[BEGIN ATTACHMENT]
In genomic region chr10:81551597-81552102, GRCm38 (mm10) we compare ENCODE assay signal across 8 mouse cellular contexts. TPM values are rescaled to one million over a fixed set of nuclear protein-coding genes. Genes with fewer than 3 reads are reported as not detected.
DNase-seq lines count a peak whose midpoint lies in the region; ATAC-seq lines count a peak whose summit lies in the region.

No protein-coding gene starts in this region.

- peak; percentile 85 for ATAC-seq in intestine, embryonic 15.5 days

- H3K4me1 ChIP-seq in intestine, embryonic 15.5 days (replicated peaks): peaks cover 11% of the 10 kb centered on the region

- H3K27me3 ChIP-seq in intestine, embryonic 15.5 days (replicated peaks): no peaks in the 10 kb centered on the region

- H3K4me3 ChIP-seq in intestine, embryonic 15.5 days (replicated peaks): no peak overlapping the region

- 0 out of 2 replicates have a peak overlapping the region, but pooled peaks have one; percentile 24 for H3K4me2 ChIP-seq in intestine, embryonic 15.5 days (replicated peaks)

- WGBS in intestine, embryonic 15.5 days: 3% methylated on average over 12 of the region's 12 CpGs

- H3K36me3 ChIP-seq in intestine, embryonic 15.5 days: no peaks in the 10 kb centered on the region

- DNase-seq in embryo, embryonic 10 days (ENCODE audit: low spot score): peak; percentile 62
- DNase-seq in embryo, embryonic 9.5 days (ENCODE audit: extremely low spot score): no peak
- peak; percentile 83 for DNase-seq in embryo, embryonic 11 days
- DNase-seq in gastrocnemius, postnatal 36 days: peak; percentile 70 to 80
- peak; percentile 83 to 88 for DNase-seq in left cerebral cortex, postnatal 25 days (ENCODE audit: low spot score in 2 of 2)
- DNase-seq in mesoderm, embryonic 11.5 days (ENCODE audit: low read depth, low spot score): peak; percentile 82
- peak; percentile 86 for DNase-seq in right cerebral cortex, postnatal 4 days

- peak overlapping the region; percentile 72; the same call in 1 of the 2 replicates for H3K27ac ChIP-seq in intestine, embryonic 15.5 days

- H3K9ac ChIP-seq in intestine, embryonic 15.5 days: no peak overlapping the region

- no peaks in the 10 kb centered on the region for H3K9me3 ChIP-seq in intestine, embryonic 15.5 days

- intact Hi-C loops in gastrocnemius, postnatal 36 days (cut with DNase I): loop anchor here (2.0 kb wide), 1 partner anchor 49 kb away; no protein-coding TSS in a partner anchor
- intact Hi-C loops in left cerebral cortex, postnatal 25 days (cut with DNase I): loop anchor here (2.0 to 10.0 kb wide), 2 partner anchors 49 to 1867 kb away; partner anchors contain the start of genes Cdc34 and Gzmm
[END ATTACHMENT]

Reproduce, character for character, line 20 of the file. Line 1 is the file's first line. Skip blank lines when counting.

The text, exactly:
- no peaks in the 10 kb centered on the region for H3K9me3 ChIP-seq in intestine, embryonic 15.5 days